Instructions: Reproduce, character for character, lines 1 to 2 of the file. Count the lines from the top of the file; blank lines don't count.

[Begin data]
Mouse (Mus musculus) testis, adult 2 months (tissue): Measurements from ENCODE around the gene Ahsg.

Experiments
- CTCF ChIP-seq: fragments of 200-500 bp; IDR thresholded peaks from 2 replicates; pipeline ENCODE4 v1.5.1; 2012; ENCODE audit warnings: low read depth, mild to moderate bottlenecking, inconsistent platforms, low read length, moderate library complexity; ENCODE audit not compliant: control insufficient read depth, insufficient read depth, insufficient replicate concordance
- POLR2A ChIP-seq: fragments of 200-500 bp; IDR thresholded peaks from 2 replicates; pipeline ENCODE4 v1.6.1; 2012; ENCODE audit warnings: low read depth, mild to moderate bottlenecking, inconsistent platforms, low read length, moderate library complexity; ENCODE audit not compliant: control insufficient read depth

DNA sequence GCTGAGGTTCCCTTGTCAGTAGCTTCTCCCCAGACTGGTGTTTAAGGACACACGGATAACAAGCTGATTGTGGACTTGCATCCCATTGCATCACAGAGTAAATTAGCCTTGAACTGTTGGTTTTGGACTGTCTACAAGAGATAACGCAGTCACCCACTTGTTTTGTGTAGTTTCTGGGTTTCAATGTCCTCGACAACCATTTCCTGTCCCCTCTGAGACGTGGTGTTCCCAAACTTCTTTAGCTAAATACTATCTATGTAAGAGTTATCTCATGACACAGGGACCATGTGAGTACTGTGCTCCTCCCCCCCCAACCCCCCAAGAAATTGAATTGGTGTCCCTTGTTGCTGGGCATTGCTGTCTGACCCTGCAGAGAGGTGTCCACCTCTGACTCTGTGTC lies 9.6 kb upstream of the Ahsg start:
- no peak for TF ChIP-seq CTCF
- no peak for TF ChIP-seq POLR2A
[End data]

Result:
Mouse (Mus musculus) testis, adult 2 months (tissue): Measurements from ENCODE around the gene Ahsg.

Experiments